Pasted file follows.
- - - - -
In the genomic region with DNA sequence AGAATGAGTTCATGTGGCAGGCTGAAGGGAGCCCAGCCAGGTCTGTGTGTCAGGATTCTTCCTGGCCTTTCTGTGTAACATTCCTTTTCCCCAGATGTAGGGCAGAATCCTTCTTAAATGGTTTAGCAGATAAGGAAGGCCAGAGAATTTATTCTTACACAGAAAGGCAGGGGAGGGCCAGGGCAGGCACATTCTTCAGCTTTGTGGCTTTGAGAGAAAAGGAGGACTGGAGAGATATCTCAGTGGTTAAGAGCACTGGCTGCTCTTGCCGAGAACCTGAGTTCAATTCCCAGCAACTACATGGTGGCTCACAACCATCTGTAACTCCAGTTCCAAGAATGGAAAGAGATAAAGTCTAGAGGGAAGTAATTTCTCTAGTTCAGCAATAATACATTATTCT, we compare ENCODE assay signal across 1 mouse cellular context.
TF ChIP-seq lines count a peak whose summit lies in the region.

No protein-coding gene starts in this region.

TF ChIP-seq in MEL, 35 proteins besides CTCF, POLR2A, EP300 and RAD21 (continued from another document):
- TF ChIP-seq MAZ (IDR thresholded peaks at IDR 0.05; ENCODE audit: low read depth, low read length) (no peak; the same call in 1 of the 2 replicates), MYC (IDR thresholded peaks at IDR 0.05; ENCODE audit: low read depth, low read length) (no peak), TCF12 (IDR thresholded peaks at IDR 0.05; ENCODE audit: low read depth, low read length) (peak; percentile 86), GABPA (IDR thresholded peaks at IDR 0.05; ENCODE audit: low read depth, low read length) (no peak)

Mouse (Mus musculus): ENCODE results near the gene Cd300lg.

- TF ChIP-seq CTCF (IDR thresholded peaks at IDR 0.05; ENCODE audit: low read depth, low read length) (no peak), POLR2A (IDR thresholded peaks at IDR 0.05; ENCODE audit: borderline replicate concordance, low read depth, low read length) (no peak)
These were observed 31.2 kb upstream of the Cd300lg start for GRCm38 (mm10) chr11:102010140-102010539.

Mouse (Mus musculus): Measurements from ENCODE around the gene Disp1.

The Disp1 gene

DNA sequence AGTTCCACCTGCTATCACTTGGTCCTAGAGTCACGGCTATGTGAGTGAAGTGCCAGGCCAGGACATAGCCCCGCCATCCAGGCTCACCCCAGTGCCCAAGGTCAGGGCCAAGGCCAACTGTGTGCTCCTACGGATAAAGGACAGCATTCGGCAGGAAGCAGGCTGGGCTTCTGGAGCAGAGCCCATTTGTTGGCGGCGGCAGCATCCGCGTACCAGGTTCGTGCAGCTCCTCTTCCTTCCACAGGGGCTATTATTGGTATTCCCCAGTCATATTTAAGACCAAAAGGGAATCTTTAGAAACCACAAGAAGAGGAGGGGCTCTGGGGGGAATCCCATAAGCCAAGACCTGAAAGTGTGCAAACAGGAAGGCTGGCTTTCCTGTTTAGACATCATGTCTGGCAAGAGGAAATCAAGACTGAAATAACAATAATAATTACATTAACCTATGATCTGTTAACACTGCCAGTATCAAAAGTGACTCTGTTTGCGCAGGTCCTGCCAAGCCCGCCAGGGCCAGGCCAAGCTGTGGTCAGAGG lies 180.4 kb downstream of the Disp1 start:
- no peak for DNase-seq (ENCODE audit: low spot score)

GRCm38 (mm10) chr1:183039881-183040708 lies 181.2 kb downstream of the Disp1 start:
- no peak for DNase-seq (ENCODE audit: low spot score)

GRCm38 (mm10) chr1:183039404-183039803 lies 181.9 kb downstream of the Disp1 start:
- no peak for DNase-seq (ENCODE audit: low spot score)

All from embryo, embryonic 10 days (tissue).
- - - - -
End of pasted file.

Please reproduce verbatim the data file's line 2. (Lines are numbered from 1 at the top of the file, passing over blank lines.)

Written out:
TF ChIP-seq lines count a peak whose summit lies in the region.